Federal government could be shuttered if Congress fails to pass shutdown

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Federal government could be shuttered if Congress fails to pass shutdown

The federal government is grappling with the possibility of a looming government shutdown that could force federal workers to go without pay if Congress fails to pass a funding bill by Saturday.

Congress is negotiating over a short-term continuing resolution that would extend funding on a short-term basis to allow negotiations over spending levels for the rest of fiscal year 2024 to play out and legislation to be passed.

Republicans are divided over a CR and whether other measures like border security measures, Ukraine funding and disaster aid should be attached. Senators have started creating a bipartisan short-term CR, though the measure has not yet been introduced.

Any funding legislation would ultimately require bipartisan support to become law given Republicans control of the House and the Democrats' narrow majority in the Senate, lacking the 60 votes needed to defeat a potential GOP filibuster.

However, the final vote must not be unanimous because the final vote must not be unanimous. As the funding deadline approaches, senators frequently use this dynamic to leverage votes on their preferred amendments in exchange for signing on to any unanimous consent agreement.

If Congress fails to approve the spending before the expiration date, the entire federal government would not be shut down. The federal agencies' essential services continue with staff working without pay, while agencies' non-essential services grind to a halt and those workers are furloughed for the duration of the lapse in funding.

The Office of Management and Budget collaborates with each federal government agency on contingency planning for a potential funding lapse, including by designating essential and non-essential services.

Here is a look at which role in the federal government would be affected by a shut down and whether it would affect programs like Medicare or veterans' benefits.

Government employees involved in public safety are usually considered essential workers during a government shutdown, and continue to work without regular payments during the duration of the funding lapse.

Among those deemed essential per the Congressional Research Service and Committee for a Responsible Federal budget are members of the military, federal law enforcement and border protection officers, air traffic controllers, transportation security agency personnel, and power grid maintenance personnel.

Some government agencies would consider only a small percentage of their workforces as vital to leave a skeleton staff in the event of emergencies or to support vital services.

The Small Business Administration would continue handling disaster relief loan applications but would curtail other lending, while the SEC would keep 10% of its staff on hand in the event of a financial crisis. The Centers for Disease Control and Prevention would furlough over half its staff, so disease monitoring would continue even as other public health activities would stop.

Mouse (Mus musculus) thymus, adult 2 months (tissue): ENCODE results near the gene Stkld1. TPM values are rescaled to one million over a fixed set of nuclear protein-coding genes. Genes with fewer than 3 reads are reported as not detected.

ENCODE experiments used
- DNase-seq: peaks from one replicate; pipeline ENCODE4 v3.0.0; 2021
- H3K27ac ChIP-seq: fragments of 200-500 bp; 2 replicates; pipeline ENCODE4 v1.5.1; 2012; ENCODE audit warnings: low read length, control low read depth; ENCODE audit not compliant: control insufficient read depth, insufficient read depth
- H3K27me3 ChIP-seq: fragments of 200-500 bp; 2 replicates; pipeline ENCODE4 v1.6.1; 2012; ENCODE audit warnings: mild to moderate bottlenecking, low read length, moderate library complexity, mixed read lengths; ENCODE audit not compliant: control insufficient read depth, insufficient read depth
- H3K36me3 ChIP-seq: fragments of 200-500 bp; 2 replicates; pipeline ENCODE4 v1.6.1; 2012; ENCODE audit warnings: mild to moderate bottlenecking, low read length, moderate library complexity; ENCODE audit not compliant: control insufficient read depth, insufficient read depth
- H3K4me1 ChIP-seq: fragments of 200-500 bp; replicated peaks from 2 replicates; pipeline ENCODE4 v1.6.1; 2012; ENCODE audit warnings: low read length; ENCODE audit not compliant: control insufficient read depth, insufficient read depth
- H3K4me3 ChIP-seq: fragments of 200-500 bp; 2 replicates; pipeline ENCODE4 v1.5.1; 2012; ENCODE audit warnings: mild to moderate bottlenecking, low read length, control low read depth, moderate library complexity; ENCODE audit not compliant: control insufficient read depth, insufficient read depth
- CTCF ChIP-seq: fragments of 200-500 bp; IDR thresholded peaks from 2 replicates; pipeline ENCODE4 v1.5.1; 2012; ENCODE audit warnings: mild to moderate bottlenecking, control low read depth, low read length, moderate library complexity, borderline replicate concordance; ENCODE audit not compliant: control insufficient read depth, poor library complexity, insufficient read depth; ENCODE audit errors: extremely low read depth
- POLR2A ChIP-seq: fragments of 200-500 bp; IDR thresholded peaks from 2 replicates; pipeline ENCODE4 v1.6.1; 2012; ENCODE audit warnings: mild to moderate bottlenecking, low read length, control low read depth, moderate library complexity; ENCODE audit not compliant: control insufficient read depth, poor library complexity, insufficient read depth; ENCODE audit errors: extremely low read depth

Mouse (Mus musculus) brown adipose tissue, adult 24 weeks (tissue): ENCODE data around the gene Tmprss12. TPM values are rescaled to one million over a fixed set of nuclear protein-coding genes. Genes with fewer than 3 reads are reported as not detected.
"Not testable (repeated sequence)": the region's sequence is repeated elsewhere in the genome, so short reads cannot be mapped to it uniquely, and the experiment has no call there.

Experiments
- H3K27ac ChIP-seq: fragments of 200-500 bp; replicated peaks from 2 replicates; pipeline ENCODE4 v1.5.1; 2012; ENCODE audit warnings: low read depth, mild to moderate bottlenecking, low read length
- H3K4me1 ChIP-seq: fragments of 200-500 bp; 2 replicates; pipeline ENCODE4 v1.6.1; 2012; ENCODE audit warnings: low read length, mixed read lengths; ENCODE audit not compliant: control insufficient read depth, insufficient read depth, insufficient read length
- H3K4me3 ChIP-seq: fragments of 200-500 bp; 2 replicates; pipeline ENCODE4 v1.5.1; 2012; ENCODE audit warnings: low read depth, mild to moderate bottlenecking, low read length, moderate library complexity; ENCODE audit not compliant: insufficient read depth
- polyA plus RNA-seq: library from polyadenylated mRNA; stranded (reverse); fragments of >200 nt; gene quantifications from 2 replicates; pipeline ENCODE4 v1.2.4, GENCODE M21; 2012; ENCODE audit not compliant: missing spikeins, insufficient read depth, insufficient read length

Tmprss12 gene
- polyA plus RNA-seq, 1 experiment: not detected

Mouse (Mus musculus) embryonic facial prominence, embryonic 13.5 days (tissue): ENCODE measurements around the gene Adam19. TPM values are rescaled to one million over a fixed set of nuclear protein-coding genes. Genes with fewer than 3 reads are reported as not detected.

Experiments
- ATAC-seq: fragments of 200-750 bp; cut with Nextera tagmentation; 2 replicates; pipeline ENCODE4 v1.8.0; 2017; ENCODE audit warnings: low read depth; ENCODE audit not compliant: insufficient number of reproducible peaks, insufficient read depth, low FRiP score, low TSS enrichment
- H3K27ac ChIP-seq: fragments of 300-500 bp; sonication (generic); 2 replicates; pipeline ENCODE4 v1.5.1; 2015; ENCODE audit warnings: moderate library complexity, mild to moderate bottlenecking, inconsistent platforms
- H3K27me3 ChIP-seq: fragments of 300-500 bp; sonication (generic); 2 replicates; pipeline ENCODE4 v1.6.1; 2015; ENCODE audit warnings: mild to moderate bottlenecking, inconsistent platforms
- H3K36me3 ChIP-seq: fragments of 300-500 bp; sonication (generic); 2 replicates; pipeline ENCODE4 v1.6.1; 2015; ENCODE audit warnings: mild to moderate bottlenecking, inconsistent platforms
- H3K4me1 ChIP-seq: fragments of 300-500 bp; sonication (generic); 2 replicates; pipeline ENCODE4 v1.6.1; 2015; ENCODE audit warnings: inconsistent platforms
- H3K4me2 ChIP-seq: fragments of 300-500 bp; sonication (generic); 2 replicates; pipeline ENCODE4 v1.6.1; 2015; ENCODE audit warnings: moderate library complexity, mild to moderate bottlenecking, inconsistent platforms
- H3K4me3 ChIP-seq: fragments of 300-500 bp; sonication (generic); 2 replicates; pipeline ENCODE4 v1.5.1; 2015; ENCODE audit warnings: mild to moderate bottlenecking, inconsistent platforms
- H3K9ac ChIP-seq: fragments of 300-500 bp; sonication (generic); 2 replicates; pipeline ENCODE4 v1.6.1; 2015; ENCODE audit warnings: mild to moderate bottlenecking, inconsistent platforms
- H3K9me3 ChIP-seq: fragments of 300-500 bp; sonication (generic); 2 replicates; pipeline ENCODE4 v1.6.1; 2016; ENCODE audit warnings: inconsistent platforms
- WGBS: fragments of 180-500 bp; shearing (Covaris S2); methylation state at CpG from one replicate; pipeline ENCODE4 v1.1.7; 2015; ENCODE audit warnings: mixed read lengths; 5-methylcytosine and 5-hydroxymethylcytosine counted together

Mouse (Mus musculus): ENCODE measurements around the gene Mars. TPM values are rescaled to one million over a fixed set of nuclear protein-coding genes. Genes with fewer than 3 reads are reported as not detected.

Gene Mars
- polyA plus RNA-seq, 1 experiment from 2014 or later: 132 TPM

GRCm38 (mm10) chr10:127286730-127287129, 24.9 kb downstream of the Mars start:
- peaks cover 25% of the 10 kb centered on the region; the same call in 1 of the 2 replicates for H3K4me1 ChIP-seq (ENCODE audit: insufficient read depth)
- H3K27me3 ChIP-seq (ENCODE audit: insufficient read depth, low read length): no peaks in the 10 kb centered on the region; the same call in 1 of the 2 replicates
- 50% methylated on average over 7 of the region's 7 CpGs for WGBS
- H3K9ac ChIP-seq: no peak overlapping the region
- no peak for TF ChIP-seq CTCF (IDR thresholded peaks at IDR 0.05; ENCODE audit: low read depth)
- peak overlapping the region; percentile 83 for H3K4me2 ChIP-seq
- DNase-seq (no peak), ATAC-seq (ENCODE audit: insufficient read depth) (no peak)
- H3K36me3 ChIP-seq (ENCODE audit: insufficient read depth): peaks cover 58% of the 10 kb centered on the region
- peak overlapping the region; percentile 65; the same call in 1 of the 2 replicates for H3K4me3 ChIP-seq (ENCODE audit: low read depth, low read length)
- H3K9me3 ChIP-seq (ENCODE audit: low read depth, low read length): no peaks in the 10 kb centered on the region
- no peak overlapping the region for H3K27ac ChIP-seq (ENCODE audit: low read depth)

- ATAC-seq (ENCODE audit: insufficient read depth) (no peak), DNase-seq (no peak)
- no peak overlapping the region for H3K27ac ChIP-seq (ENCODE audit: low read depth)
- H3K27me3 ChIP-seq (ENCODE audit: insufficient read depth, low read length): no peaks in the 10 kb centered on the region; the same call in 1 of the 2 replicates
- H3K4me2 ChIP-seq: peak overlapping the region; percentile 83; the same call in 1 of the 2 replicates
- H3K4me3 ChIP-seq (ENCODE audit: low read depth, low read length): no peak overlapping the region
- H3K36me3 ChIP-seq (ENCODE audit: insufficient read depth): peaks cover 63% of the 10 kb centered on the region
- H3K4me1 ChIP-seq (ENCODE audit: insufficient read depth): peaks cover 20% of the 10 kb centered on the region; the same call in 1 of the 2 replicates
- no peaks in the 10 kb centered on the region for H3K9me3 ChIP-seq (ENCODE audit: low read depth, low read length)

The Federal Reserve, the Comptroller of the Currency and the Federal Deposit Insurance Corporation are among the agencies that would continue to operate, including the Federal Reserve, the Federal Deposit Insurance Corporation and the Comptroller of the Currency.

Certain agencies have had employees in certain roles designated as essential in some past shutdowns and non-essential in others, leaving it uncertain at this time how those agencies would be affected by a shutdown this weekend.

In early 2018, almost 850,000 federal employees furloughed, a figure that could be a similar number to the number of workers furloughed during a potential shut down if it occurs this weekend.

Furloughed workers are barred from working and are not paid until the funding lapse has been resolved.

In 2020, furloughed workers had no legal right to retroactive pay for work missed during a shutdown. In practice, Congress approved retroactive pay following past government shutdowns - often in the same legislation that ended the lapse in funding.

After the funding lapse in FY2019, the Government Employee Fair Treatment Act was signed into law, which created a statutory obligation for retroactive pay for furloughed employees, so furloughed workers will eventually be paid for missed time.

Congress funds veterans' benefits through advance appropriations, such as funding for FY2024 in legislation providing funding for FY2023, so they usually experience little to no disruption during a government shutdown.

The Veterans Affairs hospitals would remain fully staffed and veterans would still receive pension benefits and have other claims processed, veterans said.

Both Medicare and Social Security are mandatory spending programs funded outside the annual appropriations process used by Congress to fund federal agencies each fiscal year.

According to past shutdowns, it is possible that some services associated with these programs could be impacted - such as benefit verifications or providing replacement cards.